Kananaskis could use some help from its friends, and Friends of Kananaskis is looking for people to get involved in our Volunteer Trail Care program.
Our program partners with the Government of Alberta to ensure safe, appropriate efforts to provide care and stewardship at the highest level of practice. Our projects engage volunteers at all levels of ability and intensity, and we provide everyone with a desire to give back the chance to leave it as good or better than they found it.
Think of our trail days as “hiking with benefits.”
Help us Move Mountains
Trail care days run throughout the summer on both weekends and weekdays. Groups can arrange for special project days tailored to fit their schedule.
Strength in Numbers
If you have a group, company, club or team, we provide custom opportunities to contribute together. These events foster team and community spirit and are tailored to make logistics easy. Read more here.
Take the Lead
If you are interested in greater involvement and inspiring others, consider a leadership role as a Crew Leader and enroll in our Volunteer Crew Leader Training courses normally held in the fall
Here’s how to get started:
If you wish to get involved, we would love to have you. Sign up here, and don’t forget to get on our newsletter mailing list! Or contact us by phone at 403 678 5593. You can also find us on Facebook at Friends of Kananaskis Country, or follow us on Twitter at FriendsofKC
“Of all the paths you take in life, make sure that a few of them are dirt”
Post Flood Trail Care Days:
While not much has changed about the general way we hold trail care days as described here, much has changed about how our post-flood workdays are being scheduled. For instance, we no longer have a set fixed schedule of trail care events.
The Friends have participated in meetings in both 2013 and 2014 where Parks staff looked at the damage and reviewed trail repair priorities. Some of these are significant; for instance, in 2014, we executed multiple day trail work projects in the Ribbon Creek, Pocaterra and Elbow/Sheep areas.
Our July 2013 Heart Creek project is a good example of what we believe will be the new “norm” for flood restoration trail care projects. First, Parks staff spent 5 days roughing in a new trail route and making it safe for volunteers to help. They used heavy equipment to find, dig up and put back 6 of the 7 bridges. The Friends (and others) were then called, and put in 7 project days in a row with over 60 volunteers doing work from easy to very hard. Then 50 Air Cadets came in for 2 days to do final trail manicuring. A similar project was done on Ribbon Creek in August 2014.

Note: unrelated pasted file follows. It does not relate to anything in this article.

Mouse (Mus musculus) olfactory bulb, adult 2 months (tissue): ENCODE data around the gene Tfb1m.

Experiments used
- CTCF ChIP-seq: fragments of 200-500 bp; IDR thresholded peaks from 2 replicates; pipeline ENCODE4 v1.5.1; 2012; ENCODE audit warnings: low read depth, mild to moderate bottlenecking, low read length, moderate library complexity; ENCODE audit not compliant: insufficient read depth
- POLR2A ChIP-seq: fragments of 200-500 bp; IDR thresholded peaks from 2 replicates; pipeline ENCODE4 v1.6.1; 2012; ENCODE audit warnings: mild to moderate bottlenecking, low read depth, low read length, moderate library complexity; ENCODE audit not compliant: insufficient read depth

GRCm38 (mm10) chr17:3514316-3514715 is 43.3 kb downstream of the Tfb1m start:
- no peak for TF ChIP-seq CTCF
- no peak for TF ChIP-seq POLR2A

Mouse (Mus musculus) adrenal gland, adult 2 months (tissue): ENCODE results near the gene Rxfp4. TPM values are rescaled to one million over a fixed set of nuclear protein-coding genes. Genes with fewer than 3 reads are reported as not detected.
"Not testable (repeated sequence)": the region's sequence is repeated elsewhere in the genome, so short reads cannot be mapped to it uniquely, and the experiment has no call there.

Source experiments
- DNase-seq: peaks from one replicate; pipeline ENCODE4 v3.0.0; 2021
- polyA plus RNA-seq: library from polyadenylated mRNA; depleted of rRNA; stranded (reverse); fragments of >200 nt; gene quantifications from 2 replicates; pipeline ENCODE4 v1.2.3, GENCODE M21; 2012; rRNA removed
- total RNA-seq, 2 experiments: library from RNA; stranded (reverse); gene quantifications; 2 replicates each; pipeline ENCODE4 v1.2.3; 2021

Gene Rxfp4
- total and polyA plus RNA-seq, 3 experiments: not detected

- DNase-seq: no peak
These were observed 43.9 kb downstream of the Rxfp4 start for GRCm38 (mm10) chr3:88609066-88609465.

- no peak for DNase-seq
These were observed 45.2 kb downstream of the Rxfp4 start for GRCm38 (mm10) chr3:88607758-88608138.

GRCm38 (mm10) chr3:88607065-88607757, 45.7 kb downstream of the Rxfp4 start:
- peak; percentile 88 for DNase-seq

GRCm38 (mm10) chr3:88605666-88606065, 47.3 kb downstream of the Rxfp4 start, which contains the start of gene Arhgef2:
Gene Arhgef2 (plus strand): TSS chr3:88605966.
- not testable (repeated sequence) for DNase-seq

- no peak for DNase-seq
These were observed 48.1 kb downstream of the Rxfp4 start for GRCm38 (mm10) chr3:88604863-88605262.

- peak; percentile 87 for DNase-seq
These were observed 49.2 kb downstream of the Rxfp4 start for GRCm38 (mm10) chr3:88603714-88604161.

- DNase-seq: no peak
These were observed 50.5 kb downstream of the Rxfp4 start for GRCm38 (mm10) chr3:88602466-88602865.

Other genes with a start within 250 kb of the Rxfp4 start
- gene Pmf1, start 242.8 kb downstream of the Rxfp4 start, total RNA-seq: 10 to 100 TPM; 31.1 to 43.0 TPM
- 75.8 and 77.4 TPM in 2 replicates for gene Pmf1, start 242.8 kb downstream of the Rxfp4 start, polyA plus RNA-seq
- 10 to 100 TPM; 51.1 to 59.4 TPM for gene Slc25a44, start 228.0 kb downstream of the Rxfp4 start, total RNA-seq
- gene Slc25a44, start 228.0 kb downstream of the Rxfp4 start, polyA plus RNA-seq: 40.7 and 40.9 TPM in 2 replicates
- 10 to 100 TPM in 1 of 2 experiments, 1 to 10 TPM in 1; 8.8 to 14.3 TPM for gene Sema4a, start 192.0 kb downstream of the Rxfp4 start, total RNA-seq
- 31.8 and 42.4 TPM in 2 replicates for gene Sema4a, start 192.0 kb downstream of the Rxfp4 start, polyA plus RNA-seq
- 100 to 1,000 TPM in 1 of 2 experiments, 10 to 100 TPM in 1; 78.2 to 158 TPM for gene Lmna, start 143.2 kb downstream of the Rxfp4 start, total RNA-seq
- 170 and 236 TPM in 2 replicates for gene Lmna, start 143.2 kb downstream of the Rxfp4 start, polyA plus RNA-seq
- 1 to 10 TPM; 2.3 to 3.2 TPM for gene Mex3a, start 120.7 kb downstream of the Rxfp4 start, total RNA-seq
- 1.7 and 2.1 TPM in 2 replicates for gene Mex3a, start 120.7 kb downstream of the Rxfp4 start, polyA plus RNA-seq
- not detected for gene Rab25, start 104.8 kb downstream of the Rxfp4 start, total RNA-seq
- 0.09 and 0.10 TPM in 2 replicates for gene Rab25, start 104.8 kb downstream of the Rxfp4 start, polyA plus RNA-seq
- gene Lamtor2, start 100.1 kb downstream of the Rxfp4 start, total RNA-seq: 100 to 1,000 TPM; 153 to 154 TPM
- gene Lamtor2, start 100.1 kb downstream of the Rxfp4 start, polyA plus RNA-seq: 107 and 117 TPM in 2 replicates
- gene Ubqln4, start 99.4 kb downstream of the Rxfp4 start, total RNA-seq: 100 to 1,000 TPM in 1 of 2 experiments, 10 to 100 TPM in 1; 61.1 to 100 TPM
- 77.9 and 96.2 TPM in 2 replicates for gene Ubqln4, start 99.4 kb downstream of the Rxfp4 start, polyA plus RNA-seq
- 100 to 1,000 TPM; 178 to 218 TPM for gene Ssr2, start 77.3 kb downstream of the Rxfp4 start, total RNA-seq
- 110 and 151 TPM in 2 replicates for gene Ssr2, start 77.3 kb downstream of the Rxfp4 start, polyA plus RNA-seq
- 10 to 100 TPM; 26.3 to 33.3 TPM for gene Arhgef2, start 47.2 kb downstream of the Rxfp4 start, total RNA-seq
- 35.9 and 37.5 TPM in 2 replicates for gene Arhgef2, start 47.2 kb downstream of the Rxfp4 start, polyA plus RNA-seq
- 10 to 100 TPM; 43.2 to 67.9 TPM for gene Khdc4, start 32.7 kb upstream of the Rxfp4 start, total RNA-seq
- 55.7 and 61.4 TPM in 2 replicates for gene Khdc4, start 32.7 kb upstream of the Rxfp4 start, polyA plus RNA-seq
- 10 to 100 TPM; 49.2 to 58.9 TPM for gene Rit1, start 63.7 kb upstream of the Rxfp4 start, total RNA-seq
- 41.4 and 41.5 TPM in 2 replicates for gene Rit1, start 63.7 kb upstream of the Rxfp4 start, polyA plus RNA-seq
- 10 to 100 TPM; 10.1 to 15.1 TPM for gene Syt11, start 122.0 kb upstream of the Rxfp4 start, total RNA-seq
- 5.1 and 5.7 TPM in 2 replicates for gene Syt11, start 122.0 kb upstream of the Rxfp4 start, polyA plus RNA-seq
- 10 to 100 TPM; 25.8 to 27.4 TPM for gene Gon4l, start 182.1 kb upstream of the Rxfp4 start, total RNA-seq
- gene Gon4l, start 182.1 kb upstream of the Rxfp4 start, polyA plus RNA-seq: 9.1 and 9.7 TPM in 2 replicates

Normally, the Friends likes to give a few weeks notice for trail care projects. For Heart Creek, the request for volunteers came in to the Friends at 10 PM on a Friday, went out to our members at 10 AM Saturday, and 12 Friends showed up on a rainy Monday morning (though the day was cancelled due to weather). The first few days were generally “Grizzly” style tough work, and the latter days were easier, though there were still bits of hard work.
Many trails were severely damaged by the floods, so much so that Parks needs to prep them before volunteers can help. In 2014, Parks spent early May training their trail crews, and late May starting that heavy equipment work. But the work and time needed to do that heavy work is somewhat unpredictable. Accordingly, we had little notice for work projects in 2013, and it was only slight better in 2014. Our 2012 and earlier practice of setting up one or two pre-planned trail care days per month is no longer viable.
The Canmore Nordic Centre was spared the brunt of the flood damage. Historically, we had done one day a month there with 2-3 projects each day. After doing flood restoration work in 2013, now we are back to ongoing trail development for specific events (like the 24 Hours of Adrenalin), or supporting general trail maintenance.
So here’s what you can expect for the 2015 and beyond:
- Limited (1-3 week) advanced notice for work project calls;
- Several day projects working on one specific trail or area;
- Very hard work at the start of these multi day projects, and easier work as the project goes on;
- Last minute switches in location on work projects;
- Increased project calls in the Elbow/Sheep areas.